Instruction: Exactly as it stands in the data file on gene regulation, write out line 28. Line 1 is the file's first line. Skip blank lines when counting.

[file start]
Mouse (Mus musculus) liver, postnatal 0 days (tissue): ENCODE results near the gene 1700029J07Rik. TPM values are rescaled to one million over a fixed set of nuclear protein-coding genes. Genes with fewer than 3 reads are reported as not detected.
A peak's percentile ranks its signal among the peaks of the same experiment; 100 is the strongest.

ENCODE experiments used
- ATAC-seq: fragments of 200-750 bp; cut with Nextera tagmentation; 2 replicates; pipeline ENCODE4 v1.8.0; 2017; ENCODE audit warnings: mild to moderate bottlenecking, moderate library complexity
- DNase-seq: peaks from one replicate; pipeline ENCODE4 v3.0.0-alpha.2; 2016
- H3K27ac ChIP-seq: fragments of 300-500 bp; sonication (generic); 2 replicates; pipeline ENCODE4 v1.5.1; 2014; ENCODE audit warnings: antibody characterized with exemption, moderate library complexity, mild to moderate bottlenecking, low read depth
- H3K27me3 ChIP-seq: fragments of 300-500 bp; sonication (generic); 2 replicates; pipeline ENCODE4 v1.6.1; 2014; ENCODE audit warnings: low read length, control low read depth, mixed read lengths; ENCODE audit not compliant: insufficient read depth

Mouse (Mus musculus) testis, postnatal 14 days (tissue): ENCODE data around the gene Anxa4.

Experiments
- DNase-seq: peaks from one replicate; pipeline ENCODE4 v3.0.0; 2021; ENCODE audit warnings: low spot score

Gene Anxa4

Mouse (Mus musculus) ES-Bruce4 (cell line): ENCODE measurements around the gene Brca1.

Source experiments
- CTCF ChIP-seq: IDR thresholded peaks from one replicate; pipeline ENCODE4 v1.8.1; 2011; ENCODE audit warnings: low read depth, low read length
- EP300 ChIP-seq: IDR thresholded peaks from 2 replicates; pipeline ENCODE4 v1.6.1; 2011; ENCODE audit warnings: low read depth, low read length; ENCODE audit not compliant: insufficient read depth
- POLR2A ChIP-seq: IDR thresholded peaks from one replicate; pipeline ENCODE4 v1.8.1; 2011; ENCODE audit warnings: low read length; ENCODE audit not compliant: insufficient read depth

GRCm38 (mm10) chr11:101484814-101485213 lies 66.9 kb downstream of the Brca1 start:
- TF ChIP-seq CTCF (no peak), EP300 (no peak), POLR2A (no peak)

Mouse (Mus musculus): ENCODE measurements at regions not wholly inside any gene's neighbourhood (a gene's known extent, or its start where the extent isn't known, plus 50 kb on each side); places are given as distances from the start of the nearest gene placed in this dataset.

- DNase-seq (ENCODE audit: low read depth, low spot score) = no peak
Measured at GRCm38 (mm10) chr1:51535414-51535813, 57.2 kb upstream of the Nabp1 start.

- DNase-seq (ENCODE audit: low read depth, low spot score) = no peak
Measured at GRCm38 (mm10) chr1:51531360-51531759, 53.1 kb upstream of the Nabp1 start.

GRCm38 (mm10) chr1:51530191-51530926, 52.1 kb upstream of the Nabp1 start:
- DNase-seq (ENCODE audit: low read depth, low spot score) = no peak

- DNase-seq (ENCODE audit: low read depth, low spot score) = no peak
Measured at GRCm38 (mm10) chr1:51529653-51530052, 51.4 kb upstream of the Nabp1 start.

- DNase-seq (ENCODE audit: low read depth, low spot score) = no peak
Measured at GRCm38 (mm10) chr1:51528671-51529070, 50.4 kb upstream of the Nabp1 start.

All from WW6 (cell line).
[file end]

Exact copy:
- DNase-seq (ENCODE audit: low read depth, low spot score) = no peak